Basic transportation improvements, such as paved roads to rural areas, can provide significant economic development benefits, often far greater than highway capacity expansion in cities. For example, Fan and Chan-Kang (2005) evaluate the contribution roads have made to poverty reduction and economic growth in China over the last two decades. Their analysis indicates that investing in low-quality and rural roads generates larger marginal returns, raise more people out of poverty per yuan invested, and reduce regional development disparity more sharply than investing in major highways.


Health and Safety

Developing countries often have high traffic fatality rates and other health risks associated with excessive motor vehicle transport, poor traffic management and inadequate infrastructure (Diallo 2010; Vollpracht 2010). Transportation demand management can help achieve health and safety objectives.


Land Use Impacts

Automobile-oriented transportation policies tend to result in automobile-dependent land use patterns, which reduces the viability and increases the costs of nonmotorized transportation.


Many developing regions have a limited supply of land which is threatened by the roads and parking required by a high level of automobile ownership. Even countries that have relatively low population densities may have a limited supply of certain types of land, such as high quality agricultural land or certain types of environments.



Sustainable Transportation principles suggest that greater value be placed on developing an efficient and balanced transportation system.


Environmental Impacts

It can be relatively difficult to implement Energy Conservation and Emission Reduction programs in developing regions due to limited funds, technological resources and enforcement institutions. Vehicle fleets in developing regions tend to be older and more poorly maintained than in developed regions, and so pollution emissions per vehicle-mile tend to be greater. As a result, reductions in vehicle use tend to provide greater environmental benefit.



Impacts of TDM and Smart Growth

TDM and Smart Growth do not eliminate automobile travel, but they can significantly reduce Automobile Dependency and the amount of automobile travel that occurs for a given level of economic development and wealth. This is particularly important in developing countries where most households cannot afford an automobile, and bear significant costs if transportation systems and land use patterns become automobile oriented.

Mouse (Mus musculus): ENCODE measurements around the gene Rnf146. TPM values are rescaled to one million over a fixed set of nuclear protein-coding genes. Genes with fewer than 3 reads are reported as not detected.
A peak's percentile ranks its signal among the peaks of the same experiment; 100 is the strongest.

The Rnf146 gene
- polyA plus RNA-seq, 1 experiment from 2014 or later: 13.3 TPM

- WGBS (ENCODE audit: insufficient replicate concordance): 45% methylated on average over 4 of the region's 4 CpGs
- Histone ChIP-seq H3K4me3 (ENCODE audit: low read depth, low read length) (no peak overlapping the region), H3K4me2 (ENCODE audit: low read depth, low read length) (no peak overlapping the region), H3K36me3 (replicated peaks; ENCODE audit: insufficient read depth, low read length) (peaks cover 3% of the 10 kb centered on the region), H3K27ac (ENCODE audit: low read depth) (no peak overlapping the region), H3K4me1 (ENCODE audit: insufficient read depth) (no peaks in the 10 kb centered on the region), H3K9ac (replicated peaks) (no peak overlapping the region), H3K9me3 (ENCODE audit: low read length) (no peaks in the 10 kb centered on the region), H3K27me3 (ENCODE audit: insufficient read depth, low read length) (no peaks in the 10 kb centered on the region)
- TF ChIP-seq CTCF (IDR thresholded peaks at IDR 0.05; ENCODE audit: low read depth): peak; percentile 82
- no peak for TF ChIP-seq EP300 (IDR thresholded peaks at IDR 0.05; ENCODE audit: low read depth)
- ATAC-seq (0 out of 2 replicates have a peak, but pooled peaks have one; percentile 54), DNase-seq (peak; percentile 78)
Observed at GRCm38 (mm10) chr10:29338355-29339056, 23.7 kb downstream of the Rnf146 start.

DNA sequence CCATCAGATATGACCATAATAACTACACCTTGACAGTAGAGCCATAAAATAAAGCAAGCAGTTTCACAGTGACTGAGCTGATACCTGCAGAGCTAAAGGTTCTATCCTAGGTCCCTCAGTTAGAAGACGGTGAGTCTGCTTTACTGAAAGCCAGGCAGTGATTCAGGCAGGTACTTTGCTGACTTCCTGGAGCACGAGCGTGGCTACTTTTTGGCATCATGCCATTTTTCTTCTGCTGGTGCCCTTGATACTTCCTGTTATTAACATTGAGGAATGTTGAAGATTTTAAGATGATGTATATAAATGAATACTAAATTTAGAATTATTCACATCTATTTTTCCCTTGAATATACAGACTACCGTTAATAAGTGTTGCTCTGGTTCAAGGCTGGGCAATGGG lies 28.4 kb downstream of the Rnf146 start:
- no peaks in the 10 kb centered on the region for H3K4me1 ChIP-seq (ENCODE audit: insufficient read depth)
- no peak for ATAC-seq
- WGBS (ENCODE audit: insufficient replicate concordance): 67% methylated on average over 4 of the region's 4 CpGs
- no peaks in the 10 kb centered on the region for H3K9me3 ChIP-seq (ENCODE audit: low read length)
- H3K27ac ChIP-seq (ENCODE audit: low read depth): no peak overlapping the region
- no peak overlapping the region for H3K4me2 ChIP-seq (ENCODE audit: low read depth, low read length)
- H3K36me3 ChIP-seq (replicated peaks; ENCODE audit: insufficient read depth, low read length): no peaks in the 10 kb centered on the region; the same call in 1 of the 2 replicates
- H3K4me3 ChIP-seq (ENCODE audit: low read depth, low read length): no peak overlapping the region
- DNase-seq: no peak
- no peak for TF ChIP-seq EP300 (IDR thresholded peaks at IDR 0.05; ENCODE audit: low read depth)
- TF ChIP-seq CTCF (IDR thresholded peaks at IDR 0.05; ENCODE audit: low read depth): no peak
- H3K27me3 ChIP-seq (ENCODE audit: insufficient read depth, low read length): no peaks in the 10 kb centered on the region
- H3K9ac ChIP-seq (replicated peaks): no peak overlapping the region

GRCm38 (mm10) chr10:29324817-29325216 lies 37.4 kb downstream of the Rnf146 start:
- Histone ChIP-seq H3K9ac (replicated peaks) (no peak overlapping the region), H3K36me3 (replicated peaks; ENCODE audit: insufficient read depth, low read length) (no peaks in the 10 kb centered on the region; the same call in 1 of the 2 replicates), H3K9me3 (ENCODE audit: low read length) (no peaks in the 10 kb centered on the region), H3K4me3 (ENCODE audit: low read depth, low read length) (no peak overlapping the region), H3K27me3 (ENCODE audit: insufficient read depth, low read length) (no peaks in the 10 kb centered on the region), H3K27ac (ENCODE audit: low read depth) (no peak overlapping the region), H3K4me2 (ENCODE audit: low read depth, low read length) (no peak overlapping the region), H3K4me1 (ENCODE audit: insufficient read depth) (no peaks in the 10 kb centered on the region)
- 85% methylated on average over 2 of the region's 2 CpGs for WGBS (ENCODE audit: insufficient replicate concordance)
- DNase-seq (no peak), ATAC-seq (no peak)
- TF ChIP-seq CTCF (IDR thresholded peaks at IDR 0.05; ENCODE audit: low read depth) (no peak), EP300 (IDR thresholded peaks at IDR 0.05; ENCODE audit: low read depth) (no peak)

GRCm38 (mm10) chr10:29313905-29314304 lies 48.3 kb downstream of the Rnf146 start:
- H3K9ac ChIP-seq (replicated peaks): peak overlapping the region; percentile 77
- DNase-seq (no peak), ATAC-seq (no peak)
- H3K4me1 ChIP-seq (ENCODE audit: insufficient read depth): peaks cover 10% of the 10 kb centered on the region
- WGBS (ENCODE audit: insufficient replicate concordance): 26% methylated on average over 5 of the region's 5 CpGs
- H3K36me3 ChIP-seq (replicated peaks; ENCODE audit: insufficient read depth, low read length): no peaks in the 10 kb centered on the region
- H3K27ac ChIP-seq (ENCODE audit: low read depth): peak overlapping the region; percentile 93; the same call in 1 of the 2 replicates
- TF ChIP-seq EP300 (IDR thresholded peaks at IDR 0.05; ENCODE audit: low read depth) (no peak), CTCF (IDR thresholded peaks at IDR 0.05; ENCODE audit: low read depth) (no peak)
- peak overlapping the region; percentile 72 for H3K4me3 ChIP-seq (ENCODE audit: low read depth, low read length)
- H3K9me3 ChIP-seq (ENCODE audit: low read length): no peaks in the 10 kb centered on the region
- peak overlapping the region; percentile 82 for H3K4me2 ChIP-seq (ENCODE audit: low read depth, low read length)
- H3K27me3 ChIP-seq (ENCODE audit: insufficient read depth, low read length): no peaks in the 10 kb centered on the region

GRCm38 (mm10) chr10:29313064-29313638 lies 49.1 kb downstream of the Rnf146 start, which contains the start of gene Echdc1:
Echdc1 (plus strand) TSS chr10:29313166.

Economic Development Impacts (Economic Development)

Vehicles used efficiently in industrial, commercial and community applications can increase productivity and support economic development. For example, a doctor or engineer can often accomplish more in a day if they have a car. But most personal automobile use is a consumer good that provides convenience and Prestige, and does little to increase productivity.


Personal automobile ownership and use is associated with economic development, but this occurs primarily because economic development increases wealth, which allows these expenditures. There is no evidence that high levels of per capita automobile use increases economic productivity and development. Most developing countries experience their greatest periods of economic growth when the rate of automobile ownership is relatively low, and growth rates generally decline as a country devotes more resources to consumer goods.


High levels of automobile dependency can reduce economic development in several ways. Excessive vehicle expenses, road expenses, congestion, crash costs and pollution can increase overhead costs and damage some forms of economic activity (for example, excessive pollution may reduce tourist industry development). Money spent on automobile transportation diverts wealth that could otherwise be used for industrial investment.


Economic Development Impacts of Automobile Expenditures

The automobile industry is a major economic sector, so many people assume that vehicle ownership and use stimulate economic development. At one time it may have made sense to encourage automobile use as a way to take advantage of economies of scale in vehicle and road production, and to stimulate development of an automobile industry. During the middle of the Twentieth Century several countries successfully based their economic development on automobile manufacturing.


However, it is production and export of goods that supports economic development, not consumption. Expenditures on automobiles and fuel provide less regional economic development or employment than expenditures on most other goods because they are capital intensive and much of the value is imported from other regions (even if a vehicle is assembled in a developing country, most parts are imported). Although a region may benefit economically from motor vehicle exports, there is no reason to think that domestic consumption of motor vehicles increases economic development.